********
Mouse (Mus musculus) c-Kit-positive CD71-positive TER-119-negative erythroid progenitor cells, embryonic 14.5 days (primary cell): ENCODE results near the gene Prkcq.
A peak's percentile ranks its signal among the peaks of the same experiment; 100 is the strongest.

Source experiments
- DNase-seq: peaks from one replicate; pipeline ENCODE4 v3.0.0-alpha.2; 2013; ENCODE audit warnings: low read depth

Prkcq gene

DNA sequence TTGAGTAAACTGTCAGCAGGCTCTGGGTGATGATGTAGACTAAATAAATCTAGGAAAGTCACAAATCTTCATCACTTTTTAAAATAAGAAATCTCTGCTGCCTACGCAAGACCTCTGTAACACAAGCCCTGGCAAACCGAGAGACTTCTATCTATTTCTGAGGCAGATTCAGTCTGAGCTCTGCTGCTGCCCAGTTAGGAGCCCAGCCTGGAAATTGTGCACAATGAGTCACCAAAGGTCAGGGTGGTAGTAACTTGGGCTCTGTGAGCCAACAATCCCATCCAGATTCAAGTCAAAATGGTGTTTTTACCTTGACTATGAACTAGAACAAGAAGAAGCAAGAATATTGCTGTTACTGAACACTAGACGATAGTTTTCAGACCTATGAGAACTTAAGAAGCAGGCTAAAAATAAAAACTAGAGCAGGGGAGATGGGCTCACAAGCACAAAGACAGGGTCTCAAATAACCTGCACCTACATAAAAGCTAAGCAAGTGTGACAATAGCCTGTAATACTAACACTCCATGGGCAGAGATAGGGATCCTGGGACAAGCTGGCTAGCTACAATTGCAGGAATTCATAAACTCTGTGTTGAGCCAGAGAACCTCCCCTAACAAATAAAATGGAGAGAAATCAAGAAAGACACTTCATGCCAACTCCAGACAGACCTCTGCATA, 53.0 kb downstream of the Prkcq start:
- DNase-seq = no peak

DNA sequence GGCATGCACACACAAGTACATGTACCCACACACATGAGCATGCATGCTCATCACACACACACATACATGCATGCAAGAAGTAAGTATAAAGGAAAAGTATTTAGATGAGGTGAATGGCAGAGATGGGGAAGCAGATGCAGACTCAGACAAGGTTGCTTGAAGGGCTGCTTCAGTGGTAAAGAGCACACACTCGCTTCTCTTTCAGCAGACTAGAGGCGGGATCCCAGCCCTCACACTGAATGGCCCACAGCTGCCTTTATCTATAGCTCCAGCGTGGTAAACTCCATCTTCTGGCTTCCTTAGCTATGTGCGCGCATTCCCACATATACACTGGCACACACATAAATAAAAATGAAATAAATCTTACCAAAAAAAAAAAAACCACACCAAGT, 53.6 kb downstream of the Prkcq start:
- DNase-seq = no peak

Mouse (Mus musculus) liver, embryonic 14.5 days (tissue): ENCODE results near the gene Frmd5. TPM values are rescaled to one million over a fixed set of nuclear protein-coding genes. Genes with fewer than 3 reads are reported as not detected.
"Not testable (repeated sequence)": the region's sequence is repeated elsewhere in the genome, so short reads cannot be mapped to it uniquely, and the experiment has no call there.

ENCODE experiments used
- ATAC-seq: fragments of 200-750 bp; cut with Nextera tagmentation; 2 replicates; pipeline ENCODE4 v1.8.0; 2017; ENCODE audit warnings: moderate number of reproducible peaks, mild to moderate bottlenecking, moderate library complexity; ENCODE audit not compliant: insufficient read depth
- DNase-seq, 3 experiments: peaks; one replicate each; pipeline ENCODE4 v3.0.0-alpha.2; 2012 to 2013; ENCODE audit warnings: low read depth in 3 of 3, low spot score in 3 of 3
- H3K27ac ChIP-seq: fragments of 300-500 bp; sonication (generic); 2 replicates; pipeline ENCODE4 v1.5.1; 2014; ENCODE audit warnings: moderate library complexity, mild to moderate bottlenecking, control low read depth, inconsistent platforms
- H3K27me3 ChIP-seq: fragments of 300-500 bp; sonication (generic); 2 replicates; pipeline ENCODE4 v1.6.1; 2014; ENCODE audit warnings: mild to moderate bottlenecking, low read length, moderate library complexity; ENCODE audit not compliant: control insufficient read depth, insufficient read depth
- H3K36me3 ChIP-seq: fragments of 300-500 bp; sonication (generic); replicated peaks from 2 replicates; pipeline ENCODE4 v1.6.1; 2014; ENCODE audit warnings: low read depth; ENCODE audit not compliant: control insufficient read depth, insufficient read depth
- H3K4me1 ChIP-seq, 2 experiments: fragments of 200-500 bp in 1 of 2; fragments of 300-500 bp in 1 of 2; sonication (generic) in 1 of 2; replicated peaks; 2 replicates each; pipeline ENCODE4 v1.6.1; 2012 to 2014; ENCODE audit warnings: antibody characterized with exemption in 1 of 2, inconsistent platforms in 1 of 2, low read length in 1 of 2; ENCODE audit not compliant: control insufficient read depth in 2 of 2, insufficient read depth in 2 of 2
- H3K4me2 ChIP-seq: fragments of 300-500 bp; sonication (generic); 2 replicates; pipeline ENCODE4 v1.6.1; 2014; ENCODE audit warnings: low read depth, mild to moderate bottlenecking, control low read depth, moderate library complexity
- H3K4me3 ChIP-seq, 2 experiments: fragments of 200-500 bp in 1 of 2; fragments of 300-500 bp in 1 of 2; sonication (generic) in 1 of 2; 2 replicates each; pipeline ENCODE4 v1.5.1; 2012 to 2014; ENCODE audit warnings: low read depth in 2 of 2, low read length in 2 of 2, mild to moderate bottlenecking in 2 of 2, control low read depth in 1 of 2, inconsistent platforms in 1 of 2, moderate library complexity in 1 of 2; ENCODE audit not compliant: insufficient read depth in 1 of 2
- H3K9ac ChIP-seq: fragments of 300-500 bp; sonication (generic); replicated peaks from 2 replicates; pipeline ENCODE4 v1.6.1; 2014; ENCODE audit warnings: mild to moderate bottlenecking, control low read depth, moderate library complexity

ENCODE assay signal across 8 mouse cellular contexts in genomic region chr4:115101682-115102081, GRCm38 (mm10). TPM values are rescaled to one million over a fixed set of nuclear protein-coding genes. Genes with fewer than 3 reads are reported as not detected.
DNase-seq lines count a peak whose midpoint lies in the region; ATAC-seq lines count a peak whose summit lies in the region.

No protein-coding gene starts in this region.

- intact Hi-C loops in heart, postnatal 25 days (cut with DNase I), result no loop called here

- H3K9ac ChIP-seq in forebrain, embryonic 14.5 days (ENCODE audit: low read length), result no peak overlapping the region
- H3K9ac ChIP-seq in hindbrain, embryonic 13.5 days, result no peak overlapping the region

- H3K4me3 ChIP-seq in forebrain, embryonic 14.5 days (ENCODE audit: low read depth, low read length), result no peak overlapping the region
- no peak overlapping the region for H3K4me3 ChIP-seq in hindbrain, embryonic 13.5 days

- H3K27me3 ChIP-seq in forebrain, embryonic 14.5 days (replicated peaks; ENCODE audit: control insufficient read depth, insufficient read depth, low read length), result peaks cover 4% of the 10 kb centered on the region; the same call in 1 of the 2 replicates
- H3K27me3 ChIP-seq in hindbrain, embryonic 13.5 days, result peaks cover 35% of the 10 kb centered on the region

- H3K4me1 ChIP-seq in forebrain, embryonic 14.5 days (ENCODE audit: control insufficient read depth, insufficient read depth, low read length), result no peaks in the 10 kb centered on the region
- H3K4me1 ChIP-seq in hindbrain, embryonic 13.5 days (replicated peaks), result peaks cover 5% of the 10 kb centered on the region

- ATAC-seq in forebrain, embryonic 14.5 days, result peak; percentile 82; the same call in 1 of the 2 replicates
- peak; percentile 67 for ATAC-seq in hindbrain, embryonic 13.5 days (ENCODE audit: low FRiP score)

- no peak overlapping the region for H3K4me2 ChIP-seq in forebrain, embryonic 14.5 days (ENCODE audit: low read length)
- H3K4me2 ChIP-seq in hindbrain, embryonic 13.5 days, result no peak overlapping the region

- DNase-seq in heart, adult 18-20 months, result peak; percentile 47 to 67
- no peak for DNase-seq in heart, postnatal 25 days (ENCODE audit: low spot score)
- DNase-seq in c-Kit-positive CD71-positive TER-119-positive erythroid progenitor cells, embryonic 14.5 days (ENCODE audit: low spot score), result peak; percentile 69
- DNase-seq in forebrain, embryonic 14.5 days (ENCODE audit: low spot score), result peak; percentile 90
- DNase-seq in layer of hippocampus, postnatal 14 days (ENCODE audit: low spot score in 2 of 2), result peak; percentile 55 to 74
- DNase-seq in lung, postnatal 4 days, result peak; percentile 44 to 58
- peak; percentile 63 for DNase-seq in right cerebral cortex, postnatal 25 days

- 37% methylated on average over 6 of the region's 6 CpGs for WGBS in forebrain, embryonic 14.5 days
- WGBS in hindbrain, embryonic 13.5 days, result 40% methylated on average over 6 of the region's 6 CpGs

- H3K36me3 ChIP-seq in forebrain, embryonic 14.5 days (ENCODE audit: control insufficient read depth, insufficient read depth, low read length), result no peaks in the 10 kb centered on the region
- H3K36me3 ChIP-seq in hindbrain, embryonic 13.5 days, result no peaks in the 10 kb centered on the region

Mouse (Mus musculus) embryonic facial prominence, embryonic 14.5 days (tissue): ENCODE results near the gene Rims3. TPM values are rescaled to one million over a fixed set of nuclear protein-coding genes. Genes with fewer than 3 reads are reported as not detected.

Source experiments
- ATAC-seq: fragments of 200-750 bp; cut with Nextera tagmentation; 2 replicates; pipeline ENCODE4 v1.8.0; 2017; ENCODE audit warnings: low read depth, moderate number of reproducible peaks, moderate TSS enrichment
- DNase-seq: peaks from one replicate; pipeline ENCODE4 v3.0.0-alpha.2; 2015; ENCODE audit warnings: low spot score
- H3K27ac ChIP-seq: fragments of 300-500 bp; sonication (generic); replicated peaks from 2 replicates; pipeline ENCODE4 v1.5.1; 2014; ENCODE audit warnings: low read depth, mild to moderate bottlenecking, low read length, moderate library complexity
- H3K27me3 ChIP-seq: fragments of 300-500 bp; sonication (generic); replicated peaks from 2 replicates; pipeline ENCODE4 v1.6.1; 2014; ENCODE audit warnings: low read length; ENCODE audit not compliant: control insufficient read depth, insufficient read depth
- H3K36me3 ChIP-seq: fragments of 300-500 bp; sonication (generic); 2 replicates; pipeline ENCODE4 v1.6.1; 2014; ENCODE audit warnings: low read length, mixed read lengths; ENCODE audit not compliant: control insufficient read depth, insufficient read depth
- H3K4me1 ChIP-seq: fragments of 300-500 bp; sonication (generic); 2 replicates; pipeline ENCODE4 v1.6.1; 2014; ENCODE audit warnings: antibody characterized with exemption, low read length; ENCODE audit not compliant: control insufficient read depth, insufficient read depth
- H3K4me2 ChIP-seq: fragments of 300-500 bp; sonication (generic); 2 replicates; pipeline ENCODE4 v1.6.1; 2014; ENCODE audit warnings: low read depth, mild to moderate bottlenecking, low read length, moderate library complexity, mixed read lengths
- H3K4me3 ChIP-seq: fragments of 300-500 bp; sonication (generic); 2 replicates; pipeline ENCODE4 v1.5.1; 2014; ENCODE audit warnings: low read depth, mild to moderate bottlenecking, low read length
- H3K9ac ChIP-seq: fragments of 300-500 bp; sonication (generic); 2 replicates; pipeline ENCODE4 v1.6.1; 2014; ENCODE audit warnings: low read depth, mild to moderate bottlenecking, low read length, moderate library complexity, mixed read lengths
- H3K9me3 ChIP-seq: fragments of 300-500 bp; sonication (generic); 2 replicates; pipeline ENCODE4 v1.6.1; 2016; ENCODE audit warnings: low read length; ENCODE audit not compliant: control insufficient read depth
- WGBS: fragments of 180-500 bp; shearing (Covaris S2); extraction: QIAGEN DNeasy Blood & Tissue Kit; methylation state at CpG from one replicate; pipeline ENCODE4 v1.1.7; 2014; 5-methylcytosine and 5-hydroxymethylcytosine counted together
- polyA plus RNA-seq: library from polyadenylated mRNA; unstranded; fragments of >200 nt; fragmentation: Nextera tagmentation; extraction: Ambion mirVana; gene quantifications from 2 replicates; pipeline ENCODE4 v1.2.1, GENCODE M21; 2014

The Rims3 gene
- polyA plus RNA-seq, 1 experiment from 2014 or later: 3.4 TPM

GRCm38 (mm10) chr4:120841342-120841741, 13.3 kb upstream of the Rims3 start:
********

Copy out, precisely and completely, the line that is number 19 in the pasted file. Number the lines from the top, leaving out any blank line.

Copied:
- H3K4me2 ChIP-seq: fragments of 300-500 bp; sonication (generic); 2 replicates; pipeline ENCODE4 v1.6.1; 2014; ENCODE audit warnings: low read depth, mild to moderate bottlenecking, control low read depth, moderate library complexity